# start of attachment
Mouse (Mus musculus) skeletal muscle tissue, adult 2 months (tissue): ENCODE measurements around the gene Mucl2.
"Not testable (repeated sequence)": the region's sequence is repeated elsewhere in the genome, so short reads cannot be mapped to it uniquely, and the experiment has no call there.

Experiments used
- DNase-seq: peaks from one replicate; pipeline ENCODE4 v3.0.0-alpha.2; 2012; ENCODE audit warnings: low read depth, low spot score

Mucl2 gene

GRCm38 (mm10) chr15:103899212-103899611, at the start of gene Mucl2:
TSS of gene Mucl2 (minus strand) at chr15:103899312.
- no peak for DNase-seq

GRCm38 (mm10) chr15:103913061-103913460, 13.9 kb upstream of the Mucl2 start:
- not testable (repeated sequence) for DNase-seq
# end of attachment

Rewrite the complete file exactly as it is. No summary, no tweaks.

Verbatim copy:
Mouse (Mus musculus) skeletal muscle tissue, adult 2 months (tissue): ENCODE measurements around the gene Mucl2.
"Not testable (repeated sequence)": the region's sequence is repeated elsewhere in the genome, so short reads cannot be mapped to it uniquely, and the experiment has no call there.

Experiments used
- DNase-seq: peaks from one replicate; pipeline ENCODE4 v3.0.0-alpha.2; 2012; ENCODE audit warnings: low read depth, low spot score

Mucl2 gene

GRCm38 (mm10) chr15:103899212-103899611, at the start of gene Mucl2:
TSS of gene Mucl2 (minus strand) at chr15:103899312.
- no peak for DNase-seq

GRCm38 (mm10) chr15:103913061-103913460, 13.9 kb upstream of the Mucl2 start:
- not testable (repeated sequence) for DNase-seq